As a lifelong Chicago Bulls fan, the story behind this trademark was especially interesting to me. As many NBA fans know, the Bulls had quite a bit of success in the 1990s. They won their first “three-peat” in 1993, and pulled of a “repeat three-peat” in 1998. And it turns out Pat Riley, current president of the Miami Heat and former head coach of the Los Angeles Lakers, New York Knicks—but notably not the Bulls—made a lot of money along the way!
In the late 1980s, after winning back-to-back titles as head coach of the Lakers, Pat Riley filed a trademark application for the phrase “three-peat.” Rumor has it he overheard an assistant coach use it to describe what the Lakers may be able to accomplish the following season. Fun fact: you don’t have to actually come up with a phrase yourself in order to apply for trademark registration.
With the buzz of a possible third championship rising, people were familiar enough with the term “three-peat” for Pat Riley to successfully trademark it in reference to his Lakers. Oddly enough, they didn’t actually accomplish the “three-peat,” losing in the 1989 NBA finals to the Detroit Pistons. But Riley already had the trademark, and he profited when other teams successfully pulled off a three-peat!
So, how did he make a profit? Well, just because Riley owns the trademark rights doesn’t mean no one else can use the phrase. It just means they have to pay Pat Riley royalties if they use it on goods in commerce such that there is likely confusion. So, when you see a hat, t-shirt, flag, bumper sticker—or most other things fans may buy—with the phrase “three-peat” on it, know that Pat Riley gets a cut of the profits.
But don’t worry about paying him a royalty if you’re just excitedly talking to friends about the possibility of your favorite sports team “three-peating.” Why not? Well, unless you’re having a very unusual conversation, it probably doesn’t involve use of the phrase on a good or service, let alone one that is sold in commerce.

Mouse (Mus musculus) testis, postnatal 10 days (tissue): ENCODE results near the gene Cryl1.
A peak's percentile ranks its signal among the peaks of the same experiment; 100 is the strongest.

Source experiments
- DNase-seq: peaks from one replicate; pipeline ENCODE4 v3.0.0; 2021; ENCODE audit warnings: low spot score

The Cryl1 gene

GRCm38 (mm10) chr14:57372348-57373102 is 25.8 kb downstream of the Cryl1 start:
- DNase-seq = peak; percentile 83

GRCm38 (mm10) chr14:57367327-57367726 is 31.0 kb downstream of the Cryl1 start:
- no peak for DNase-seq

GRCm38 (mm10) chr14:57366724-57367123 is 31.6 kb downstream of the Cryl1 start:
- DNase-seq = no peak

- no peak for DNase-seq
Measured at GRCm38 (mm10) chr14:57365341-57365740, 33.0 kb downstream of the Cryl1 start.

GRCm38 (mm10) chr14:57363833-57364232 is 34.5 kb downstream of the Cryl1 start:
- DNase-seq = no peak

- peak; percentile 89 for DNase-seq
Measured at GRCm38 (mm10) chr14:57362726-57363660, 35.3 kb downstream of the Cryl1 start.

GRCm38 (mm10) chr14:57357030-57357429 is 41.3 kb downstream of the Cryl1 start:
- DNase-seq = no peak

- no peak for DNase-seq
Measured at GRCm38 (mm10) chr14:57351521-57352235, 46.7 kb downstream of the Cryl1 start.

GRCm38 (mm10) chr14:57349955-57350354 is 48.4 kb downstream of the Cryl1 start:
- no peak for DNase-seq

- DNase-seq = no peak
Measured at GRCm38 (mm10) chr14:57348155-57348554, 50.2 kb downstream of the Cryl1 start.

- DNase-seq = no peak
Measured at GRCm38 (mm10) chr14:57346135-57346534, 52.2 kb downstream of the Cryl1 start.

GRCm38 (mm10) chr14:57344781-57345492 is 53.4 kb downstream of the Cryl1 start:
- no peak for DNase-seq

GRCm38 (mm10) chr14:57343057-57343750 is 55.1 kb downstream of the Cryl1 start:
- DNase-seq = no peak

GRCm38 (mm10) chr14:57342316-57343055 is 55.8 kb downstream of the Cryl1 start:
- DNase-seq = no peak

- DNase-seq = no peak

Answer Choice C: Blue Athletic Turf
College football fans know it when they see it: the blue and orange turf of Boise State University. It’s iconic, there’s no doubt. And that certainly helped their legal team secure the trademark rights to blue turf athletic fields. As we now know, part of having a trademark requires that consumers associate the mark with a particular source. In this case, Boise State was able to show the USPTO that when people saw blue turf, they thought of Boise State in particular. They showed articles, travel guides, marketing materials, and evidence that they had spent over $2 million on advertising for the field. Again, that doesn’t mean other teams can’t have blue turf. Indeed, one school followed Boise State’s lead and made their turf a bright teal blue. But Boise State’s trademark rights meant Luther College had to get permission from the university, as do other schools if their planned athletic field is likely to be considered confusingly similar to Boise State’s trademarked blue.
Answer Choice D: “Fear the Brow”
Born and raised right here in Chicago, Anthony Davis has become famous for more than just his elite basketball skills. Sure, he’s won both an NCAA Championship and an NBA Championship, played in eight NBA All-Star games and was the MVP of one of them. And while these accomplishments certainly set him apart from the masses, even Anthony Davis himself admits that his unibrow is a big part of what makes him different.
But how do you trademark a unibrow? Well, you can’t, so feel free to grow one if you’d like. You can, however, trademark phrases related to your very distinctive unibrow (so long as you use the phrases on goods or services in commerce!). This is exactly what Anthony Davis did.
When Davis and his Kentucky Wildcats went on their impressive championship run back in 2012, fans began using the phrases “Fear the Brow” and “Raise the Brow.” In his own words, Davis explained his decision to trademark them: “I don’t want anyone to try to grow a unibrow because of me and then try to make money off of it.” So he opted to trademark it “because it’s very unique.” Can’t argue with that!
Loyola University Chicago School of Law, JD 2022
Maggie is a 2L who is enjoying her new seat in the classroom after spending seven years as a teacher in New Orleans and Chicago.